Is green energy actually as cheap and free as we are told?
That’s what the advocates of wind and solar keep telling us; that green energy is the magical gift that keeps on giving once the expensive infrastructure required to support it is in place. Just a small investment on the front side for big payoffs in the end.
But is that really how it works? Not exactly. When the state of Minnesota — a place with a similar climate to many parts of Canada — proposed moving to 50 per cent renewable energy capacity on the grid from the current 25 per cent, an analysis done by Isaac Orr, a policy fellow at the Center of the American Experiment on mining and energy issues and a policy advisor for The Heartland Institute, found that the move to a greener grid would cost the state $80.2 billion.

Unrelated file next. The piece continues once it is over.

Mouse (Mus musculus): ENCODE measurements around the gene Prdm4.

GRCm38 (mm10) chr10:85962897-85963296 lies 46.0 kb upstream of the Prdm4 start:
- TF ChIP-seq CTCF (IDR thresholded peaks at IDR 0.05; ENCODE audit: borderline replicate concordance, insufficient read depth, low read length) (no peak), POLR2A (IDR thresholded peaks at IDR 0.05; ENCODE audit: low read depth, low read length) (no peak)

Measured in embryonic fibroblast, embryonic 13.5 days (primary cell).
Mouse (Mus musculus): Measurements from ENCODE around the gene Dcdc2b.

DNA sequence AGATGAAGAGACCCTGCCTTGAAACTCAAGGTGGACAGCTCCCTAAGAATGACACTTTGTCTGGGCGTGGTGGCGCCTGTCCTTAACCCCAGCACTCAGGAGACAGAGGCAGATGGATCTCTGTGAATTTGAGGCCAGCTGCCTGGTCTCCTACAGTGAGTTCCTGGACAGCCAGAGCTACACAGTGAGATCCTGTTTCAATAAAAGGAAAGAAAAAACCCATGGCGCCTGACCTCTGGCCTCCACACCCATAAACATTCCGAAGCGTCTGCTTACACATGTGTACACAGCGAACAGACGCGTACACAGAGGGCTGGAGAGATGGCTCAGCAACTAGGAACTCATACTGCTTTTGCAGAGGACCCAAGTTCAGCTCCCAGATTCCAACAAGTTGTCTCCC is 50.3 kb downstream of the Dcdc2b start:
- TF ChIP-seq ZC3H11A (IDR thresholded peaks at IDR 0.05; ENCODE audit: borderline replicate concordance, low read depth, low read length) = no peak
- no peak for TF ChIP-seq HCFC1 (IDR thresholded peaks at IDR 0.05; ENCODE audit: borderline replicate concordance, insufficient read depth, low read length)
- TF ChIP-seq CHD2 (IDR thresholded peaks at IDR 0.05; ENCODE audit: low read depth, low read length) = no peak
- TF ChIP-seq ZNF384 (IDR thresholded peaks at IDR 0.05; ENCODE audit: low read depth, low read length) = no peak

The study also found:
- Every household in Minnesota would pay an average of $1,200 per year, in 2016 dollars, through higher electricity rates and otherwise.
- Electricity prices would rise by 40.2%.
- Electricity-intensive industries like mining, agriculture, manufacturing and health care would be hurt the most.
- Higher electricity prices are a dead loss that will reduce spending in other areas as household budgets are squeezed. Therefore, according to economist John Phelan, using the generally accepted IMPLAN software, achieving the 50% renewable goal would cost Minnesota 21,000 permanent jobs, and reduce the state’s GDP by $3.1 billion annually. It is one small step on the road to Venezuela.
A similar analysis was conducted in Alberta by Friends of Science about the cost of wind and solar here. Joining me tonight to discuss the findings of their research is Michelle Stirling of Friends of Science Society.